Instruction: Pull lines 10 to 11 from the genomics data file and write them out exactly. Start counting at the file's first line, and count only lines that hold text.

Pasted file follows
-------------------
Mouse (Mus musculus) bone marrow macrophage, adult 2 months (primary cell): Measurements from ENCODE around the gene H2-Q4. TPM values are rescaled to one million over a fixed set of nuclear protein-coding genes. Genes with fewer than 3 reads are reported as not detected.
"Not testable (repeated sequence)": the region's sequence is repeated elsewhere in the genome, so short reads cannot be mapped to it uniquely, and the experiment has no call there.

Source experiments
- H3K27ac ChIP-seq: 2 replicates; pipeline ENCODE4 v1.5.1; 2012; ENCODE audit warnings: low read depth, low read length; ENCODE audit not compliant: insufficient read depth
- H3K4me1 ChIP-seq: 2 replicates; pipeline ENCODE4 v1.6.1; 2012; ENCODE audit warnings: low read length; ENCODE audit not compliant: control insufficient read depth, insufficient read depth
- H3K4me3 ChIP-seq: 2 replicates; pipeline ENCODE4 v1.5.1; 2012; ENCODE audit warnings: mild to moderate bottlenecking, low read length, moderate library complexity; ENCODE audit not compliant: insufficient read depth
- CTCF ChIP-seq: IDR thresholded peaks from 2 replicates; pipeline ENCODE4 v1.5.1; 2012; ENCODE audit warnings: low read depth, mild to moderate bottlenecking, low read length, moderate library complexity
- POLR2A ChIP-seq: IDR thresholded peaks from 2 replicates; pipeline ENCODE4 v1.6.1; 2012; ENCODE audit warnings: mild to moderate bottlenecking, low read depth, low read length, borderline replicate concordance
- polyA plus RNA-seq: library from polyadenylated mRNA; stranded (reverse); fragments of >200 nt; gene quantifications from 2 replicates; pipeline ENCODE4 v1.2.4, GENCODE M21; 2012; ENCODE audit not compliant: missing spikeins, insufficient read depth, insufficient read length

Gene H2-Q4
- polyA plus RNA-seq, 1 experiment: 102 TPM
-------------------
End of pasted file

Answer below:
Gene H2-Q4
- polyA plus RNA-seq, 1 experiment: 102 TPM